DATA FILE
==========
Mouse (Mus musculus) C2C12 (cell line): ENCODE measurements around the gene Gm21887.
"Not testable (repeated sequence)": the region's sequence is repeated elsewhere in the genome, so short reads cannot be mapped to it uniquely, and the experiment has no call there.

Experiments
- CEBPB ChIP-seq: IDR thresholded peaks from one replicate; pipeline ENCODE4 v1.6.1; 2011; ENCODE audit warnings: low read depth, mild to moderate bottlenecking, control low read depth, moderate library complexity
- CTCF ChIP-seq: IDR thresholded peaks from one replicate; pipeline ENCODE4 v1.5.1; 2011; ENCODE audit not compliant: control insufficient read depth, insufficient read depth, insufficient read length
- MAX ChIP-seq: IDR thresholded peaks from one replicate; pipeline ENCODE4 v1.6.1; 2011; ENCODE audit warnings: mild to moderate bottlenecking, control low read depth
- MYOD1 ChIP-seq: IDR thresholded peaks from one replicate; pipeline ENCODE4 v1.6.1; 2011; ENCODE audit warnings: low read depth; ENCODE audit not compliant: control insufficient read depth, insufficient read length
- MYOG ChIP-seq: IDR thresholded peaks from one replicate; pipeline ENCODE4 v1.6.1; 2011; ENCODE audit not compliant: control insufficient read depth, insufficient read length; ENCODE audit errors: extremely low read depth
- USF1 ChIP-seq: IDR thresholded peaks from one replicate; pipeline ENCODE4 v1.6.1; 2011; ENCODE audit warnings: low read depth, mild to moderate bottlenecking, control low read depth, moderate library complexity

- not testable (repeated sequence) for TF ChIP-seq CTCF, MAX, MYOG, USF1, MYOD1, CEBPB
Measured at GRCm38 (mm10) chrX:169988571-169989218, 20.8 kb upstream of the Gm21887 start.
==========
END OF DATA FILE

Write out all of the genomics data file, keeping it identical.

Mouse (Mus musculus) C2C12 (cell line): ENCODE measurements around the gene Gm21887.
"Not testable (repeated sequence)": the region's sequence is repeated elsewhere in the genome, so short reads cannot be mapped to it uniquely, and the experiment has no call there.

Experiments
- CEBPB ChIP-seq: IDR thresholded peaks from one replicate; pipeline ENCODE4 v1.6.1; 2011; ENCODE audit warnings: low read depth, mild to moderate bottlenecking, control low read depth, moderate library complexity
- CTCF ChIP-seq: IDR thresholded peaks from one replicate; pipeline ENCODE4 v1.5.1; 2011; ENCODE audit not compliant: control insufficient read depth, insufficient read depth, insufficient read length
- MAX ChIP-seq: IDR thresholded peaks from one replicate; pipeline ENCODE4 v1.6.1; 2011; ENCODE audit warnings: mild to moderate bottlenecking, control low read depth
- MYOD1 ChIP-seq: IDR thresholded peaks from one replicate; pipeline ENCODE4 v1.6.1; 2011; ENCODE audit warnings: low read depth; ENCODE audit not compliant: control insufficient read depth, insufficient read length
- MYOG ChIP-seq: IDR thresholded peaks from one replicate; pipeline ENCODE4 v1.6.1; 2011; ENCODE audit not compliant: control insufficient read depth, insufficient read length; ENCODE audit errors: extremely low read depth
- USF1 ChIP-seq: IDR thresholded peaks from one replicate; pipeline ENCODE4 v1.6.1; 2011; ENCODE audit warnings: low read depth, mild to moderate bottlenecking, control low read depth, moderate library complexity

- not testable (repeated sequence) for TF ChIP-seq CTCF, MAX, MYOG, USF1, MYOD1, CEBPB
Measured at GRCm38 (mm10) chrX:169988571-169989218, 20.8 kb upstream of the Gm21887 start.